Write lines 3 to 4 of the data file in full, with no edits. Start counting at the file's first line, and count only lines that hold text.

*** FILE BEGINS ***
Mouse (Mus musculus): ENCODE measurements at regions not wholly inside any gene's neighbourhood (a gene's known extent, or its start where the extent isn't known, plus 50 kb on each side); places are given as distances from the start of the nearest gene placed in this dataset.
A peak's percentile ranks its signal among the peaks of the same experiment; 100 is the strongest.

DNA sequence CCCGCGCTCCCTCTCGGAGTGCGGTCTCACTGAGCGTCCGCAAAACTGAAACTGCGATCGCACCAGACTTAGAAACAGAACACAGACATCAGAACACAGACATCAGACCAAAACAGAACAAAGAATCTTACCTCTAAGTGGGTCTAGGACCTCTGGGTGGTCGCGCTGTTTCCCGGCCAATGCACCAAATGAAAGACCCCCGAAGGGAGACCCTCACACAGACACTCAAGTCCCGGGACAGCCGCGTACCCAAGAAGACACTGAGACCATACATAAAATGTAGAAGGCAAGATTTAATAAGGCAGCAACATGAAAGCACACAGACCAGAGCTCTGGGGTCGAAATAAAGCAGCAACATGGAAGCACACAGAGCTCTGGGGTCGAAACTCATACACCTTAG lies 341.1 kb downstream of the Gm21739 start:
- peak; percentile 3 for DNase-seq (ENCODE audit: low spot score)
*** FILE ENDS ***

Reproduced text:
DNA sequence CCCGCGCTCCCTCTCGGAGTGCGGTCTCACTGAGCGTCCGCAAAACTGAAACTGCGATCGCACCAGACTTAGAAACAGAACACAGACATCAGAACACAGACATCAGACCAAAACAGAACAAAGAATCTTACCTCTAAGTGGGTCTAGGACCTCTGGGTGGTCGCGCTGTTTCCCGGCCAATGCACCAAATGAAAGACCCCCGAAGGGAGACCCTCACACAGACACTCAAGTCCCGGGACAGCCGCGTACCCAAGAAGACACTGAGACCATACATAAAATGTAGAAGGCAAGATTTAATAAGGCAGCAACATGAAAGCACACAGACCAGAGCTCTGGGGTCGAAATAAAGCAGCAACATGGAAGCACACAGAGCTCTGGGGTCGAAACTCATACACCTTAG lies 341.1 kb downstream of the Gm21739 start:
- peak; percentile 3 for DNase-seq (ENCODE audit: low spot score)